11 Annotations

First Reading

Eric Walla  •  Link

I realize the country was much smaller in population in those days, and there were more opportunities for fellows to rub elbows with the important men of distinction, but I still have to wonder how Mrs. Martin would have come to possess the King's starling!

Or is this a case of, "Yes, Madam, I have a lovely bird right here, used to belong to the King, you know. I can let you have him for a mere pittance ..."

Australian Susan  •  Link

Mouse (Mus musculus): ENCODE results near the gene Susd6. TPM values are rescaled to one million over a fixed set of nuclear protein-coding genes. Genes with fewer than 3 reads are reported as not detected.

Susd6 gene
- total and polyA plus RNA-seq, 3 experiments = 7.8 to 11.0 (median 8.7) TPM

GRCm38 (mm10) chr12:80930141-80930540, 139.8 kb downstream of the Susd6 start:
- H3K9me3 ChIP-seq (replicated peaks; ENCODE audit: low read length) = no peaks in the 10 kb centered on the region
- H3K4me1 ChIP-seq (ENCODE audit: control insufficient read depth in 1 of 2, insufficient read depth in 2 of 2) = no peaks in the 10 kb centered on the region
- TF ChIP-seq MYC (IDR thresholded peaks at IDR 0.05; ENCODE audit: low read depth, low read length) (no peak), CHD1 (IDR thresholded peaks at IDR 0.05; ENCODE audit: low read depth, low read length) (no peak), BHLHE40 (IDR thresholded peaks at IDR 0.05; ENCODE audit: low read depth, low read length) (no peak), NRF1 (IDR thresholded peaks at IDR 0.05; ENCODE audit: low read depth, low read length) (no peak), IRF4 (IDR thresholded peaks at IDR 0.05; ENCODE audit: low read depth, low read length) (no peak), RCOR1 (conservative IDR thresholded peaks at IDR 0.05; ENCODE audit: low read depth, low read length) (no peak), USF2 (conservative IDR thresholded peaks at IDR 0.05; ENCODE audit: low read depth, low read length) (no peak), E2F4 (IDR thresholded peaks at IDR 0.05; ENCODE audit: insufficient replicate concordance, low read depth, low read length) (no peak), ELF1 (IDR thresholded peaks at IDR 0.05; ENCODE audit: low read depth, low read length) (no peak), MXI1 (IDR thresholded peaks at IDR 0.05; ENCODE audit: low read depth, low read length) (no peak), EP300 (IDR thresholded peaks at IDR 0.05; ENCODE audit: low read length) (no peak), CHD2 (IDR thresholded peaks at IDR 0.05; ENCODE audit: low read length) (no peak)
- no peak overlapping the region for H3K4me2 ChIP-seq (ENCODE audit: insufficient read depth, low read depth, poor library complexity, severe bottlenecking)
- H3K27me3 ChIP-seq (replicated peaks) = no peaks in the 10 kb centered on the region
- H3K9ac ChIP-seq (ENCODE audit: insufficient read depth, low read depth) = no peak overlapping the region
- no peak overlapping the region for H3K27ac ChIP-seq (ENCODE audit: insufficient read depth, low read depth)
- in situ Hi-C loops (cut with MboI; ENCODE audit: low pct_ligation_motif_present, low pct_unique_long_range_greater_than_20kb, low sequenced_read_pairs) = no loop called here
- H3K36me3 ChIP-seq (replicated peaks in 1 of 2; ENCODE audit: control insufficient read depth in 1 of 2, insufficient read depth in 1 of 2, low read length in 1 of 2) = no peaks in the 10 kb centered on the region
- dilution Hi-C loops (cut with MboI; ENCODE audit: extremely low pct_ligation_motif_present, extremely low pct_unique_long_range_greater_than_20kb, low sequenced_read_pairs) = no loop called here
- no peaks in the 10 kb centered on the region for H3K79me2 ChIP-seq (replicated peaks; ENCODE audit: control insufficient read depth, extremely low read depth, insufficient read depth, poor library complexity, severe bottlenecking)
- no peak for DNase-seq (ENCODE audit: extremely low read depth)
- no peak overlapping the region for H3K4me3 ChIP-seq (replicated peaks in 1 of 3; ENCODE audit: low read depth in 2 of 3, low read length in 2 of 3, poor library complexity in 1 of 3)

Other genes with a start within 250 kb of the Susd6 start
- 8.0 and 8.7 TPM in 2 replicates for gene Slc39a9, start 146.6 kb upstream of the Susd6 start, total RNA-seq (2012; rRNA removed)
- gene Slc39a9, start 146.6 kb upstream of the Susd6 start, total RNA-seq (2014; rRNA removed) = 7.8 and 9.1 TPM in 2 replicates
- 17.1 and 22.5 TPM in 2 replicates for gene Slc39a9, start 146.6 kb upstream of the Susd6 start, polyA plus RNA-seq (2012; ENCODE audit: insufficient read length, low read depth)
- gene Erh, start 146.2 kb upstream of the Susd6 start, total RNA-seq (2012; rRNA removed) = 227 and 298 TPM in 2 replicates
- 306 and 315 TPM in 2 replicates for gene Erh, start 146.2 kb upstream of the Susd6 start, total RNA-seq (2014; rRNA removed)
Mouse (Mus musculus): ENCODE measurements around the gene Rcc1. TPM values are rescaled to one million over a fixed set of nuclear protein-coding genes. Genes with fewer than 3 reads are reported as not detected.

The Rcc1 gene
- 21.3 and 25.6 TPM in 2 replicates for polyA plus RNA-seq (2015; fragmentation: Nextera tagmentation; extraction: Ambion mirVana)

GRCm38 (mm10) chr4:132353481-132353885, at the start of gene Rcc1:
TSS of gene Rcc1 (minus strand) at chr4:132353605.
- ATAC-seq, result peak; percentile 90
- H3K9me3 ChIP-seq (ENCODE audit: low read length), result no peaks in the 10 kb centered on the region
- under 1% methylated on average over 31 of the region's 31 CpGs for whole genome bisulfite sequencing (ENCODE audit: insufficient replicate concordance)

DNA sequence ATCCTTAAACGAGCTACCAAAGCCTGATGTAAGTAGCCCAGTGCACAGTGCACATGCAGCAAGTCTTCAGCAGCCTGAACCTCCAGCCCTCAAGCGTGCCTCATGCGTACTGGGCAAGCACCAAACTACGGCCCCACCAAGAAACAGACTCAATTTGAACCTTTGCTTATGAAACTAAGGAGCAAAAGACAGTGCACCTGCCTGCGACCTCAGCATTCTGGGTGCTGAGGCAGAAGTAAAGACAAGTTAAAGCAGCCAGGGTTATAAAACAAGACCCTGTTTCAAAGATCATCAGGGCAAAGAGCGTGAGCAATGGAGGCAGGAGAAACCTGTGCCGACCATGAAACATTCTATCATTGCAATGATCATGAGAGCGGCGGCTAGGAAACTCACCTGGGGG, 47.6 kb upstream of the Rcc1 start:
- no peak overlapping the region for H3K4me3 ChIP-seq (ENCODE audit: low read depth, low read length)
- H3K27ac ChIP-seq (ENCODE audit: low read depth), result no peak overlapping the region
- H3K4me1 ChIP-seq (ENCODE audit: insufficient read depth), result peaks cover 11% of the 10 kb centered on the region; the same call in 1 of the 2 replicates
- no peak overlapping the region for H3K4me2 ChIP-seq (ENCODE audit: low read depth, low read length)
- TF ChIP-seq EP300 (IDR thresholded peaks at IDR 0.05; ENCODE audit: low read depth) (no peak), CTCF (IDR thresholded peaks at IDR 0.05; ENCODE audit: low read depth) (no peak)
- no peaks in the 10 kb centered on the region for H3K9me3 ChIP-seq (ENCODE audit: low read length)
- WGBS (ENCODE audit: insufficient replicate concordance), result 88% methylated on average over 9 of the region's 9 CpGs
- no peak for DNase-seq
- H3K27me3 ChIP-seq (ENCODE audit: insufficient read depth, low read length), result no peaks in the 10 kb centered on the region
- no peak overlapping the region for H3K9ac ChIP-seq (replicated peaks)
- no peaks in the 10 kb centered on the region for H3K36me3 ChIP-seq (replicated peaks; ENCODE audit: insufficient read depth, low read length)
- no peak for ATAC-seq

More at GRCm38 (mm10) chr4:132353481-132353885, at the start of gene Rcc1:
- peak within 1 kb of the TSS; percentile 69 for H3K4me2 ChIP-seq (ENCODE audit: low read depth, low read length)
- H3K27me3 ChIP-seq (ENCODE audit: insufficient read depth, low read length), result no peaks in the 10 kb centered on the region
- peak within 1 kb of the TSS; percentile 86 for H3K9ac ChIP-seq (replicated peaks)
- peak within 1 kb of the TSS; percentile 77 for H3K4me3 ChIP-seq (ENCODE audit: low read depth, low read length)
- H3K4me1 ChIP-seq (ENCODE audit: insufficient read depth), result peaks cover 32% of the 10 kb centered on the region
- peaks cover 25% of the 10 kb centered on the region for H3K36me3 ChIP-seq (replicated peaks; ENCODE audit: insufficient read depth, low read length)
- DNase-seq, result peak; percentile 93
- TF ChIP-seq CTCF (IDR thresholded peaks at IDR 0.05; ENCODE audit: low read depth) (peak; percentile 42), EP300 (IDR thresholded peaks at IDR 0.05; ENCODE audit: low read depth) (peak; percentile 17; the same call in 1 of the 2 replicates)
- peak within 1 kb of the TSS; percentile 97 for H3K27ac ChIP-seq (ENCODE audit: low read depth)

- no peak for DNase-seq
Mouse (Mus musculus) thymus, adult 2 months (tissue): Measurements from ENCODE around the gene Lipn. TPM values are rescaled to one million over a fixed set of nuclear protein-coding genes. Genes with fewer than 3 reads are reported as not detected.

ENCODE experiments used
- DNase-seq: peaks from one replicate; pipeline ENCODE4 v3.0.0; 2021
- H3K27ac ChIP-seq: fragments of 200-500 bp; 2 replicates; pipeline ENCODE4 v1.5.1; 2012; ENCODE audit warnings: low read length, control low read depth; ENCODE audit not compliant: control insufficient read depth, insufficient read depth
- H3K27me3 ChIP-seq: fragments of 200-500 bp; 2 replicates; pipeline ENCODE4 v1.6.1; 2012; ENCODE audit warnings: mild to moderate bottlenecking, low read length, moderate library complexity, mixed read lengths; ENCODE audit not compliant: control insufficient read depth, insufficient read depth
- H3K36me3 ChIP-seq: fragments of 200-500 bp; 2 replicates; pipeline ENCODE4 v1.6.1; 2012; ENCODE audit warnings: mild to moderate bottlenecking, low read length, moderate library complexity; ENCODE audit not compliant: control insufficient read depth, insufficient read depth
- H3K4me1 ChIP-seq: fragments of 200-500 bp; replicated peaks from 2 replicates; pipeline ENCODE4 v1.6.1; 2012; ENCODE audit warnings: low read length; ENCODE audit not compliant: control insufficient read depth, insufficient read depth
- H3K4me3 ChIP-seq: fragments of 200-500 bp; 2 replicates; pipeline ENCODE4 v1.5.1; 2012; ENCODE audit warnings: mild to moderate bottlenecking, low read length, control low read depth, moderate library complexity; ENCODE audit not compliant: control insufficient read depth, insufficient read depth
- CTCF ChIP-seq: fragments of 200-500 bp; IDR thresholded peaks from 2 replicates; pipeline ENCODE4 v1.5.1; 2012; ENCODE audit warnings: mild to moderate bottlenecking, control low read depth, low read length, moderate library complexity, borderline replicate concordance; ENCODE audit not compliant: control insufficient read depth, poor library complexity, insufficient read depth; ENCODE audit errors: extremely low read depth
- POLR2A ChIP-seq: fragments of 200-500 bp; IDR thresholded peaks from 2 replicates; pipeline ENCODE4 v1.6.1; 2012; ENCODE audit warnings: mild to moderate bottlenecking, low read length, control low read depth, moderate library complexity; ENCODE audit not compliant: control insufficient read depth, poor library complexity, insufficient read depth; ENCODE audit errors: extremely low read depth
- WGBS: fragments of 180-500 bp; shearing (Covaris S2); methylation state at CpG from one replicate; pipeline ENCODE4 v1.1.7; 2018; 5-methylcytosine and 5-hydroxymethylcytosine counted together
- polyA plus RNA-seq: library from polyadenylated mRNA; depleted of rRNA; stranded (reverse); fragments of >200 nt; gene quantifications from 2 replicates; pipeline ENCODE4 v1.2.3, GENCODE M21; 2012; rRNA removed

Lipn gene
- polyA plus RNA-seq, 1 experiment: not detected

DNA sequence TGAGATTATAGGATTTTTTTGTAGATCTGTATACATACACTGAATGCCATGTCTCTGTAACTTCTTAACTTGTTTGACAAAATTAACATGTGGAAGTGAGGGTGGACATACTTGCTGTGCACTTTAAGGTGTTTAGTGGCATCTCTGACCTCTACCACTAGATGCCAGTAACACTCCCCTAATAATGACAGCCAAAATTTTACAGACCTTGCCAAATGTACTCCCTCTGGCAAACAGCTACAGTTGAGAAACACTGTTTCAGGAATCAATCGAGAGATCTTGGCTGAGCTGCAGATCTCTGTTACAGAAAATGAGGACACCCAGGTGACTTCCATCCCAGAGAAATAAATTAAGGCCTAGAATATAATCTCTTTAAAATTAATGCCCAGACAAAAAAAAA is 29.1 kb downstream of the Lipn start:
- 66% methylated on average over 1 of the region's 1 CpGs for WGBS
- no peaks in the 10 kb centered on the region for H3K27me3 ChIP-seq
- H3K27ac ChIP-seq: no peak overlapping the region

So, we have Sam laying out for a fancy and expensive dressing case some days ago and now he announces the decisions to not have a coach this year and that Bess will go to the country for the summer. Again, there is a sweetening of the decision - Bess is to get her closest refurbished and she is allowed 3 companions in the country. (where she can show off the dressing case to Pall, no doubt).Sam's learning how to get his way without simply being a bully about it. And then we have an inkling of what Sam will be getting up to once not only Bess is away in Huntingdonshire, but the "domestic spies" as well. Very clever really. Do have to admit that it was common for London dwellers to spend the hot months out of the city - it could all get very smelly and also plague tended to occur. So Bess, whatever her private thoughts, could not very well rant - Sam would just say it was for considerations of her health, whereas he, poor hardworking civil servant, had to stay and work for the good of the country in smelly disease-ridden London. Fascinating, this entry.